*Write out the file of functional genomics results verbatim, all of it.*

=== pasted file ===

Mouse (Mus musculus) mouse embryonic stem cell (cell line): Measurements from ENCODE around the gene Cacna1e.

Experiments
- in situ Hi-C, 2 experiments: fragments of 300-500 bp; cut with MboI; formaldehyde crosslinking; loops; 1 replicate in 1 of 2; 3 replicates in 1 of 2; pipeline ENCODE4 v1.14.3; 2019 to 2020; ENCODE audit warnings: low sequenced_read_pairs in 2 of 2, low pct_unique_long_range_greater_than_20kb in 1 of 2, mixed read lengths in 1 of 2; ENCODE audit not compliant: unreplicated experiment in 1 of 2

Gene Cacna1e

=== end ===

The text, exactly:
Mouse (Mus musculus) mouse embryonic stem cell (cell line): Measurements from ENCODE around the gene Cacna1e.

Experiments
- in situ Hi-C, 2 experiments: fragments of 300-500 bp; cut with MboI; formaldehyde crosslinking; loops; 1 replicate in 1 of 2; 3 replicates in 1 of 2; pipeline ENCODE4 v1.14.3; 2019 to 2020; ENCODE audit warnings: low sequenced_read_pairs in 2 of 2, low pct_unique_long_range_greater_than_20kb in 1 of 2, mixed read lengths in 1 of 2; ENCODE audit not compliant: unreplicated experiment in 1 of 2

Gene Cacna1e